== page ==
Hamilton said he was still trying to get used to the system, but praised the team for coming up with the innovation.

“I’ve only had one morning on (it, so) I don’t really have a lot to talk about with it. We’re trying to get on top of it, understand it, but safety-wise no problem today and the FIA are OK with the project.

“For me it’s really encouraging to see that my team is continuing to innovate and stay ahead of the game, and I think that’s down to the great minds in the team and so hopefully that’ll work to our benefit.”

Hamilton led the time charts on Wednesday but was only ninth-fastest on Thursday.

MORE: Lewis Hamilton, Valtteri Bottas fastest in Day 1 of F1 practice
MORE: Sergio Perez fastest early on Day 2 of F1 Practice

The 40-year-old Raikkonen, who has a chance this season to break the record for most race starts in F1, was fastest with a time of 1 minute, 17.091 seconds in his Alfa Romea. He was 0.2 seconds quicker than Sergio Pérez with Racing Point. Daniel Ricciardo of Renault was third.

Raikkonen caused a red flag near the end of the afternoon session when his car stopped on the track with an apparent mechanical issue. The Finnish driver had spun earlier in the session, as did Valtteri Bottas of Mercedes, Romain Grosjean of Haas and Pierre Gasly of Alpha Tauri, formerly known as Toro Rosso.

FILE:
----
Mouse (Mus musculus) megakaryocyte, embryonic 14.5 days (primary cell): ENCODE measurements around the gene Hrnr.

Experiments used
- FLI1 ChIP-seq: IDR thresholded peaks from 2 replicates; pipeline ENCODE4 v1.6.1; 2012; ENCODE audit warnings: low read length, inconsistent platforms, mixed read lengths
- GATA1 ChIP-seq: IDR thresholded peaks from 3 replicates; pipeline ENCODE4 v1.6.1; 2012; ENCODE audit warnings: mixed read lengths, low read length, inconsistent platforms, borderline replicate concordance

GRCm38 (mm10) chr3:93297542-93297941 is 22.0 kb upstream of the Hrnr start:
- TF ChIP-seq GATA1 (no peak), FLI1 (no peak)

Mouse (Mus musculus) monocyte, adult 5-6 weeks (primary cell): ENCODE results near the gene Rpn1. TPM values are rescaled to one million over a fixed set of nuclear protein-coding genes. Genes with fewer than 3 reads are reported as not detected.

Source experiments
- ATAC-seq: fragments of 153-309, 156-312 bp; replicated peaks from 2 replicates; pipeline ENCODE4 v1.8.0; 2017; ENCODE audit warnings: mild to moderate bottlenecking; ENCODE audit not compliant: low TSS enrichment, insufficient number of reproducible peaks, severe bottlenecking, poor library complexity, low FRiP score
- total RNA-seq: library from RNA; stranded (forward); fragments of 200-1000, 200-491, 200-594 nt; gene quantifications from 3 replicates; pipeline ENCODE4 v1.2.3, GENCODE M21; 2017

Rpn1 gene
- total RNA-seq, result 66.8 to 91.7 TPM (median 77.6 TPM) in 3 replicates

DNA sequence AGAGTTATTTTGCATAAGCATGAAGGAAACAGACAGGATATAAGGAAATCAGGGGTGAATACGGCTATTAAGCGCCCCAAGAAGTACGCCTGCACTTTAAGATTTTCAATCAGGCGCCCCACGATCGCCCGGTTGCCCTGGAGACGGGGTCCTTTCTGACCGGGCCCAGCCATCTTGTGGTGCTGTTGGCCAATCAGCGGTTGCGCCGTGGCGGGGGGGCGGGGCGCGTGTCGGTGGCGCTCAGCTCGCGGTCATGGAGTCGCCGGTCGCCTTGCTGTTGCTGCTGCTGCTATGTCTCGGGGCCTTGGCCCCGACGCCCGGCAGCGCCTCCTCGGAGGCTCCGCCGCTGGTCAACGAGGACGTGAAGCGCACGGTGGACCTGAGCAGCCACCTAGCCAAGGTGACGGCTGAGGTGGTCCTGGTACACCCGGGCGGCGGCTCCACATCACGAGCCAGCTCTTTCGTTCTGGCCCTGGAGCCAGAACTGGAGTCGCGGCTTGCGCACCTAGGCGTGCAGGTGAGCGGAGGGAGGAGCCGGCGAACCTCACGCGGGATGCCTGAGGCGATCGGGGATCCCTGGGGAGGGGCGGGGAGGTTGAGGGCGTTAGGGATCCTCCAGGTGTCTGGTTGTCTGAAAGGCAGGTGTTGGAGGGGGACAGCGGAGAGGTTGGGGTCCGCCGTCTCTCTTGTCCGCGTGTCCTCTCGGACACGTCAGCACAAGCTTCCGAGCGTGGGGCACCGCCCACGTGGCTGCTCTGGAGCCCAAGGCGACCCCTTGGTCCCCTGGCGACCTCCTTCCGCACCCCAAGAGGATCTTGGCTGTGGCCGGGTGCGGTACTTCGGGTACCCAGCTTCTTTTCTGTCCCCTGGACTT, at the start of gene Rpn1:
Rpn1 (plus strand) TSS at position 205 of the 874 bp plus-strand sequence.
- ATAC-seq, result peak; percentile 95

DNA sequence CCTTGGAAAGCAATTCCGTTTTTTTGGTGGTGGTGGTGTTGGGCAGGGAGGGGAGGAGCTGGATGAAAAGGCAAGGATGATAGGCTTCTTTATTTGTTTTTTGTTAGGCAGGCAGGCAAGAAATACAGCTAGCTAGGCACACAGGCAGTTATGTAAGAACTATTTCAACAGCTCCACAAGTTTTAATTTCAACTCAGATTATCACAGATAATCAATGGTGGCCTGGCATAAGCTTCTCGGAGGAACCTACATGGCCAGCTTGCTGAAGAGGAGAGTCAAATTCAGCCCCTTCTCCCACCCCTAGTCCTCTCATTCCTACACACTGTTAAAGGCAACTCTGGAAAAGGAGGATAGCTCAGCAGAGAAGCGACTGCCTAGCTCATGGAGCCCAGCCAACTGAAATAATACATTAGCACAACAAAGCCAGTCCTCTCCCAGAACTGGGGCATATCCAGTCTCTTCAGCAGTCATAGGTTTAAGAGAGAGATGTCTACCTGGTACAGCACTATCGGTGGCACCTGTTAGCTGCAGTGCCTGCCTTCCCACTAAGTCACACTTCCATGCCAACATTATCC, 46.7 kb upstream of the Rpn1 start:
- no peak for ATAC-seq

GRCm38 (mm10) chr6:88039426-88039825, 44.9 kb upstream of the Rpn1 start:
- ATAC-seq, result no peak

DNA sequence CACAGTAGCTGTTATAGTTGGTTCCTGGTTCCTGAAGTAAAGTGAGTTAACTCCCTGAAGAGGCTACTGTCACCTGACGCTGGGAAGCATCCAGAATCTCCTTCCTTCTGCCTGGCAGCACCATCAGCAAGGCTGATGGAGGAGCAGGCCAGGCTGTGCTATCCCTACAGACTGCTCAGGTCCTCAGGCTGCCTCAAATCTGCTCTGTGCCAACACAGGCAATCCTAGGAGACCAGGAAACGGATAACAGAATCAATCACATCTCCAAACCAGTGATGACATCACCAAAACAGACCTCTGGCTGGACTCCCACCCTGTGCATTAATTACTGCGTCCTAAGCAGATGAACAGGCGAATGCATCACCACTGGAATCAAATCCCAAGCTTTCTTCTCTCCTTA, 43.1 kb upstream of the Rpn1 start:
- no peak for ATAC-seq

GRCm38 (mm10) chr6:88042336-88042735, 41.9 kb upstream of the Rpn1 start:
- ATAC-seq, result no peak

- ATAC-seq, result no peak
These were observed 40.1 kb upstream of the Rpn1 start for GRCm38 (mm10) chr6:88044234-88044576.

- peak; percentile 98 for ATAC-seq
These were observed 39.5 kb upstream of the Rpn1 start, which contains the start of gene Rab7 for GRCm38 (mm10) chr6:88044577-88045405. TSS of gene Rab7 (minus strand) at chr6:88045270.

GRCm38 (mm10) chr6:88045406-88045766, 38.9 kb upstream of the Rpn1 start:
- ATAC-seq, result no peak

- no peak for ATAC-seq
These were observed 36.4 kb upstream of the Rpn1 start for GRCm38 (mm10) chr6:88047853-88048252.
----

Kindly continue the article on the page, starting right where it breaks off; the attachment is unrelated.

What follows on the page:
Grosjean had the most laps among the 13 drivers who went to the track on Thursday, with 158.

Bottas was the slowest driver of the day, while Sebastian Vettel was sixth-fastest with Ferrari.

Pérez had set the quickest time in the morning session. The Mexican driver had been third fastest on Wednesday, behind Hamilton and Bottas.

Drivers will be back on the track on Friday to close out the first week of testing. Teams will have another three days to test next week.

Preseason testing has been reduced from eight to six days to help compensate for the record 22 races on the calendar, including a new Vietnam Grand Prix and the return of the Dutch GP. Midseason testing also has been eliminated.

The season opens on March 15 at the Australian GP.

The Barcelona-Catalunya track will host the Spanish GP on May 10.